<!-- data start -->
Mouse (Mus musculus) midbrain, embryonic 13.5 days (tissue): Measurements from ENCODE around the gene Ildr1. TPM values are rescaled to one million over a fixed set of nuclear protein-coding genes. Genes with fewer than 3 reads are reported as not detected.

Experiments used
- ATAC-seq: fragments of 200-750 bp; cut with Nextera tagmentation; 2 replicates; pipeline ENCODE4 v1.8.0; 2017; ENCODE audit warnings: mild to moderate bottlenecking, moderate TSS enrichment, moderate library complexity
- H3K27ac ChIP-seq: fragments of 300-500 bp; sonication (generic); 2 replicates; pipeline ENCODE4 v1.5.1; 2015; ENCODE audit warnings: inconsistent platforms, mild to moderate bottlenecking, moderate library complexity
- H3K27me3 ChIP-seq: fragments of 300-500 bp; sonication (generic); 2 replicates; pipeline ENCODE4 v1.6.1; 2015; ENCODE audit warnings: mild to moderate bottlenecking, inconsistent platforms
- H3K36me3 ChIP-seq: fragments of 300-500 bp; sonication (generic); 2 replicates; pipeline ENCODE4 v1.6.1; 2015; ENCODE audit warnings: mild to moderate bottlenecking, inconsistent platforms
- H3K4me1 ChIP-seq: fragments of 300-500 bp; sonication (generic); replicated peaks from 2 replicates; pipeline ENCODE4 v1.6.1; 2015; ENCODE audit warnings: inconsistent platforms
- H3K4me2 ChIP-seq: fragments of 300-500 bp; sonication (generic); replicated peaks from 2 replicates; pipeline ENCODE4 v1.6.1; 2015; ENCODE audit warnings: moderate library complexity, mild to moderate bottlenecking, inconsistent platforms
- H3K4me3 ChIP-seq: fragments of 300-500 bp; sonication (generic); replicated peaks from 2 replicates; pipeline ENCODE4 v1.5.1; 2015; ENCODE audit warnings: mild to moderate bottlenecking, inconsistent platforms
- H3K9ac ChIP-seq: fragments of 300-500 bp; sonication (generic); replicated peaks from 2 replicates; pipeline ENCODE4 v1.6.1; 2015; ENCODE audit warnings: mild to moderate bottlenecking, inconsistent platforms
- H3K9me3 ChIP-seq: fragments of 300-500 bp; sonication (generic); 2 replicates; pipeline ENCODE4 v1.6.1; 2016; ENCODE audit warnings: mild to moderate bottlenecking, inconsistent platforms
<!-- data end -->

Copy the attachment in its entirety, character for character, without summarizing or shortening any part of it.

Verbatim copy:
Mouse (Mus musculus) midbrain, embryonic 13.5 days (tissue): Measurements from ENCODE around the gene Ildr1. TPM values are rescaled to one million over a fixed set of nuclear protein-coding genes. Genes with fewer than 3 reads are reported as not detected.

Experiments used
- ATAC-seq: fragments of 200-750 bp; cut with Nextera tagmentation; 2 replicates; pipeline ENCODE4 v1.8.0; 2017; ENCODE audit warnings: mild to moderate bottlenecking, moderate TSS enrichment, moderate library complexity
- H3K27ac ChIP-seq: fragments of 300-500 bp; sonication (generic); 2 replicates; pipeline ENCODE4 v1.5.1; 2015; ENCODE audit warnings: inconsistent platforms, mild to moderate bottlenecking, moderate library complexity
- H3K27me3 ChIP-seq: fragments of 300-500 bp; sonication (generic); 2 replicates; pipeline ENCODE4 v1.6.1; 2015; ENCODE audit warnings: mild to moderate bottlenecking, inconsistent platforms
- H3K36me3 ChIP-seq: fragments of 300-500 bp; sonication (generic); 2 replicates; pipeline ENCODE4 v1.6.1; 2015; ENCODE audit warnings: mild to moderate bottlenecking, inconsistent platforms
- H3K4me1 ChIP-seq: fragments of 300-500 bp; sonication (generic); replicated peaks from 2 replicates; pipeline ENCODE4 v1.6.1; 2015; ENCODE audit warnings: inconsistent platforms
- H3K4me2 ChIP-seq: fragments of 300-500 bp; sonication (generic); replicated peaks from 2 replicates; pipeline ENCODE4 v1.6.1; 2015; ENCODE audit warnings: moderate library complexity, mild to moderate bottlenecking, inconsistent platforms
- H3K4me3 ChIP-seq: fragments of 300-500 bp; sonication (generic); replicated peaks from 2 replicates; pipeline ENCODE4 v1.5.1; 2015; ENCODE audit warnings: mild to moderate bottlenecking, inconsistent platforms
- H3K9ac ChIP-seq: fragments of 300-500 bp; sonication (generic); replicated peaks from 2 replicates; pipeline ENCODE4 v1.6.1; 2015; ENCODE audit warnings: mild to moderate bottlenecking, inconsistent platforms
- H3K9me3 ChIP-seq: fragments of 300-500 bp; sonication (generic); 2 replicates; pipeline ENCODE4 v1.6.1; 2016; ENCODE audit warnings: mild to moderate bottlenecking, inconsistent platforms